Barclay v. Howell's Lessee (1832)
In Barclay v. Howell's Lessee (1832) 31 U.S. 498, the common law rule that dedication of streets and alleys to a public use resulted in retention of the fee by the grantor was recognized.
The United States Supreme Court said:
"By the common law the fee in the soil remains in the original owner where a public road is established over it; but the use of the road is in the public. The owner parts with this use only, for if the road should be vacated by the public, he resumes the exclusive possession of the ground; and while it is used as a highway, he is entitled to the timber and grass which may grow upon the surface, and to all minerals which may be found below it. . . ."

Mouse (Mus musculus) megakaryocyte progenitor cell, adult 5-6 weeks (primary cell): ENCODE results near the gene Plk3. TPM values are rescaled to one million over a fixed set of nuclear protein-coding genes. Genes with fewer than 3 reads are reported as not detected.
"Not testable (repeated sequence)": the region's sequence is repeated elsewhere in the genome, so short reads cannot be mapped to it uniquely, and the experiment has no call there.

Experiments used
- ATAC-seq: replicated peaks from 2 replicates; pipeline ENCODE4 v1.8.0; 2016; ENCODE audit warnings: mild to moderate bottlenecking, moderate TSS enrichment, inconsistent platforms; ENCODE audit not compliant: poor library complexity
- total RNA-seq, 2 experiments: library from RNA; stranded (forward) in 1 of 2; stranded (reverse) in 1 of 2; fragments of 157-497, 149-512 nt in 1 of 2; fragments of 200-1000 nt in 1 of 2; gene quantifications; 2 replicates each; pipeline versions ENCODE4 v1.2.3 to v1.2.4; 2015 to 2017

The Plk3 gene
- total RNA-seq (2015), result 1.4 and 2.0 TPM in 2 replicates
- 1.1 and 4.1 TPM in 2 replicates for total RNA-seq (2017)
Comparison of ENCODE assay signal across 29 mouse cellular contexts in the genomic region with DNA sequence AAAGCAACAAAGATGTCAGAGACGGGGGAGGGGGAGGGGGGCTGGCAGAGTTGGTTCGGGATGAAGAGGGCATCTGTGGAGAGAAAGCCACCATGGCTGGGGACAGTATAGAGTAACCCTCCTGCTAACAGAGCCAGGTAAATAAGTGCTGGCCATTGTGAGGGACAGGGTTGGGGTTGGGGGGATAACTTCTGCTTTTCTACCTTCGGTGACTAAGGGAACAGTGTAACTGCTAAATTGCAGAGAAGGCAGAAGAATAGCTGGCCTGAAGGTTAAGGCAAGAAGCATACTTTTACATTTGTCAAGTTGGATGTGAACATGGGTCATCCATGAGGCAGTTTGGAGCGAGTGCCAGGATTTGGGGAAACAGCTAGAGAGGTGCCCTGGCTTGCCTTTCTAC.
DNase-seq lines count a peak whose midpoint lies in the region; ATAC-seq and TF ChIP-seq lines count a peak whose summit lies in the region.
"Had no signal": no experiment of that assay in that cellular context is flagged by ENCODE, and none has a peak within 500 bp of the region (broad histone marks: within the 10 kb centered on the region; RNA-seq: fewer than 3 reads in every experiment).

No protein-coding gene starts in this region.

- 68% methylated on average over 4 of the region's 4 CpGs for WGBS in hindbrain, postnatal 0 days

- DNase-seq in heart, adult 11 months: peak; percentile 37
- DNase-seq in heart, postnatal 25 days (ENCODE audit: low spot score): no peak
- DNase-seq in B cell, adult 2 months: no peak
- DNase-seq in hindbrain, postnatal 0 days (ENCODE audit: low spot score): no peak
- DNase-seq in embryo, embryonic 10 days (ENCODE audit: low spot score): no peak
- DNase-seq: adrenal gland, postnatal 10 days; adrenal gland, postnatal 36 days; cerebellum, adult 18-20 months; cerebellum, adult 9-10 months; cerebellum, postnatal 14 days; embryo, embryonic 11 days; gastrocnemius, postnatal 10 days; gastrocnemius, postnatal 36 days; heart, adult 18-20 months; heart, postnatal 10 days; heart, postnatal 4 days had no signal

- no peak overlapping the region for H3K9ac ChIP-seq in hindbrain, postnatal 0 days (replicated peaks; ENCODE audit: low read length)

It is declared that, if a street as laid out is bounded by a navigable river, it is limited on that side only by the public right:
"`To contend that between its boundary and the public right a private and hostile right could exist would not only be unreasonable, but against law.'